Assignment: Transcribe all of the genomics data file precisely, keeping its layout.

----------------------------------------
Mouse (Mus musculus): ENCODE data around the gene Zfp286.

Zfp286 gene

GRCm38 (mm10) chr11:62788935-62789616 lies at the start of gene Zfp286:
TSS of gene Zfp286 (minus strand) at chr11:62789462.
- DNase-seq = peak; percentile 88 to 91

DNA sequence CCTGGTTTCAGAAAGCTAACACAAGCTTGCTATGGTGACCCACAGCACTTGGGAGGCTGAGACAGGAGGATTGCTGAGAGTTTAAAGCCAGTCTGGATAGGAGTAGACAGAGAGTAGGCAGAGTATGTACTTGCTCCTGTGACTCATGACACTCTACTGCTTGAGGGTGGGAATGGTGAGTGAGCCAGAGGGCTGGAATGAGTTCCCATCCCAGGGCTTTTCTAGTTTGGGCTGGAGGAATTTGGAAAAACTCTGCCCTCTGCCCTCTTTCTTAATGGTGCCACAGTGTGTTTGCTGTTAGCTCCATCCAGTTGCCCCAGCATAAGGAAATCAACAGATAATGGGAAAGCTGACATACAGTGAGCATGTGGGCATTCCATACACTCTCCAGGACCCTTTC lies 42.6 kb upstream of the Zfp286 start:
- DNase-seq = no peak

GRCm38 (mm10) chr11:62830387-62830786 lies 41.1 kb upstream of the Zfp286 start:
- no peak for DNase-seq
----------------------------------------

Mouse (Mus musculus): ENCODE data around the gene Zfp286.

Zfp286 gene

GRCm38 (mm10) chr11:62788935-62789616 lies at the start of gene Zfp286:
TSS of gene Zfp286 (minus strand) at chr11:62789462.
- DNase-seq = peak; percentile 88 to 91

DNA sequence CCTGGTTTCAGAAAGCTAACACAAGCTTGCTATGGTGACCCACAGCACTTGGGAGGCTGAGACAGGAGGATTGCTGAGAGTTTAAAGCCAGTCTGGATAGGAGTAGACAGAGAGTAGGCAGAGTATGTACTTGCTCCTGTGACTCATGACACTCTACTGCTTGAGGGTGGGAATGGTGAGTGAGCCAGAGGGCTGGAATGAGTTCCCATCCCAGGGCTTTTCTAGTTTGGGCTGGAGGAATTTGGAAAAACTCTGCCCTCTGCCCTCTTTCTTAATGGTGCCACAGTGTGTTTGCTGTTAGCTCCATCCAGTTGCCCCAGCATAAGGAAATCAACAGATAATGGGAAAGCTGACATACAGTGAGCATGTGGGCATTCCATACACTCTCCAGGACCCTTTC lies 42.6 kb upstream of the Zfp286 start:
- DNase-seq = no peak

GRCm38 (mm10) chr11:62830387-62830786 lies 41.1 kb upstream of the Zfp286 start:
- no peak for DNase-seq